Luminar, a Florida-based startup that makes LIDAR sensors and other components essential for autonomous driving technology, is the latest transportation company to go public via a “reverse merger” with a special acquisition company, or SPAC.
The company announced Monday that it was merging with Gores Metropoulos, a so-called “blank check” company sponsored by an affiliate of The Gores Group, a global investment firm. As a result, Luminar will become a publicly traded company listed on NASDAQ under the new ticker “LAZR.” The Gores Group has been called “the king of SPACs” for the number of reverse mergers it has pulled off.
The combined company will have an “implied pro forma enterprise value” of approximately $2.9 billion and an equity value of $3.4 billion at closing. Luminar will receive an immediate investment of $170 million led by Alec Gores, Van Tuyl Companies, Peter Thiel, Volvo Cars Tech Fund, Crescent Cove, Moore Strategic Ventures, Nick & Jill Woodman and VectoIQ.
Unlike conventional initial public offerings, reverse mergers can be completed in a matter of months. Some SPACs raise money from investors without a detailed business plan. The sole purpose of these blank check companies is to find another company with which to merge. If they can’t do it within two years, they often fold and investors get their money back.
The benefits of SPACs to retail investors is thought to be minimal, experts say, because sponsors of blank check companies are frequently able to buy substantial stakes in the business they merge with at minimal cost.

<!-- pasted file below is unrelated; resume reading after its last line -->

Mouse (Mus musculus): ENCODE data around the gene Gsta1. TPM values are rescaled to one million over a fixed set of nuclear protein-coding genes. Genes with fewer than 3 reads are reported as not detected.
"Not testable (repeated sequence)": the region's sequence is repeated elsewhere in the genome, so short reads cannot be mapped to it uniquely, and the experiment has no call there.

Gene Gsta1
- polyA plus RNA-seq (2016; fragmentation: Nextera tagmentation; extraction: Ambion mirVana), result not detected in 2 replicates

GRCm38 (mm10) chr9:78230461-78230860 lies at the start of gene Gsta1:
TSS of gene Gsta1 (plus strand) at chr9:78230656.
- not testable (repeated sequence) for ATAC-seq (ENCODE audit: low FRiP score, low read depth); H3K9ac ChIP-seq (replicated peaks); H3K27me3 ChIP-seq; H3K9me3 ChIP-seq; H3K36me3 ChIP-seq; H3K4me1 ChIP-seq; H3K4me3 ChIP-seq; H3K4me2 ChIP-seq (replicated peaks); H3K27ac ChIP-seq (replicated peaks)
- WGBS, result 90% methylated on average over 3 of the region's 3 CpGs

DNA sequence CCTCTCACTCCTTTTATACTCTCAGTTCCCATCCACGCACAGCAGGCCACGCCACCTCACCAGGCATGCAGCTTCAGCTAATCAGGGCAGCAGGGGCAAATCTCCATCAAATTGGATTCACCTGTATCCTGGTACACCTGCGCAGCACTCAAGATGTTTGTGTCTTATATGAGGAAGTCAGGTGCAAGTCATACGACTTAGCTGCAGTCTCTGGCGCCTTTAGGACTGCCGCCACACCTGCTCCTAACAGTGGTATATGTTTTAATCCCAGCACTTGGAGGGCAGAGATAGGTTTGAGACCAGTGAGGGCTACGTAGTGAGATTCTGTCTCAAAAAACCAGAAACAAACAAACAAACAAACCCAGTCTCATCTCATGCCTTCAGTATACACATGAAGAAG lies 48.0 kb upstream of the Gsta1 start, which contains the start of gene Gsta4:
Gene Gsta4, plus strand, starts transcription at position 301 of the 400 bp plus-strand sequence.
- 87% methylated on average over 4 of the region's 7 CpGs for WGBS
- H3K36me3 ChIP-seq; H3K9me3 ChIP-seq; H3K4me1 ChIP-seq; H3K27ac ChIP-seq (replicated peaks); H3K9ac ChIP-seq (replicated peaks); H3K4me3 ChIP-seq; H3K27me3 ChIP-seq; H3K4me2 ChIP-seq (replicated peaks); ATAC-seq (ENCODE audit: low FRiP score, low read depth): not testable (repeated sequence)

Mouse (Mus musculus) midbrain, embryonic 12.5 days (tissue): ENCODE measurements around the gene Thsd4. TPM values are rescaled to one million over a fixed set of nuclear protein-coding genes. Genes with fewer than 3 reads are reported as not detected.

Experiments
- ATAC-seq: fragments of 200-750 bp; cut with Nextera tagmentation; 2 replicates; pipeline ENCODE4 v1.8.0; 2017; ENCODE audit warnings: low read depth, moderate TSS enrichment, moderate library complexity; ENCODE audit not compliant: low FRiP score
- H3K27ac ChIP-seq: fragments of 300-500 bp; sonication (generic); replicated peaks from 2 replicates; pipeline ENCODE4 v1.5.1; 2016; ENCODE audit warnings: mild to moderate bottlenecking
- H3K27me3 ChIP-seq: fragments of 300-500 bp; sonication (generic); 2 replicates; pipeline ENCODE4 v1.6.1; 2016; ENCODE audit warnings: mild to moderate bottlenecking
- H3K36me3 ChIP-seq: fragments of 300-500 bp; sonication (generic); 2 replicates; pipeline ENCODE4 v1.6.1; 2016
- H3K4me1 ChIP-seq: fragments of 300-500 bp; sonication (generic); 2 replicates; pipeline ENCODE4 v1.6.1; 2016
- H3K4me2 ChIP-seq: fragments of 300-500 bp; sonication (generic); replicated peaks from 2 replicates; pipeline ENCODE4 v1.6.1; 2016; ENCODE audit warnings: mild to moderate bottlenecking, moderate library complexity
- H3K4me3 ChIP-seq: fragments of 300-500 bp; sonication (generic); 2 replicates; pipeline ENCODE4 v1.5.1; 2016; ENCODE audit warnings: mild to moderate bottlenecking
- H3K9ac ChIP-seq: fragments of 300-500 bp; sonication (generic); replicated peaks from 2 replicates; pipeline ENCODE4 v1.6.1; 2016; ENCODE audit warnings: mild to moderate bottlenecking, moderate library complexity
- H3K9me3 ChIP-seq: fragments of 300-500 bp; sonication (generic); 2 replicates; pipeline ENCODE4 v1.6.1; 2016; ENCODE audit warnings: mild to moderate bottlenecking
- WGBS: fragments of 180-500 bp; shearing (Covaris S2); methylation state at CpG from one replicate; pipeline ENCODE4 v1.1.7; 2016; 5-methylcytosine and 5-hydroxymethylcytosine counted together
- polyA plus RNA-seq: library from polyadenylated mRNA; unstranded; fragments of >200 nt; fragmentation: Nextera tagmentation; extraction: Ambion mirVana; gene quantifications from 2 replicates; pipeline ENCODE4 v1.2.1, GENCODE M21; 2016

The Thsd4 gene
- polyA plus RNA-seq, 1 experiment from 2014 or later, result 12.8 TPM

Reverse mergers are all the rage with futuristic transportation companies. The soaring share price of Tesla — currently trading at around $2,000 a share — is thought to have fueled some of the frenzy. Hydrogen trucking company Nikola, electric pickup truck Lordstown, EV startup Fisker, and electric minivan company Canoo are just a few of the companies to cash in on a sudden funding frenzy in the electric vehicle startup space, which has seen fresh money go to Karma Automotive, China’s Li Auto and XPeng, and others.
Luminar was founded in 2012 and counts among its backers Peter Thiel and Volvo, which earlier this year said it will begin using Luminar technology to power autonomous driving in its cars beginning in 2022. Luminar also supplies Audi and the Toyota Research Institute. LIDAR, the laser sensor that sends millions of laser points out per second and measures how long they take to bounce back, is seen as a key ingredient to autonomous driving.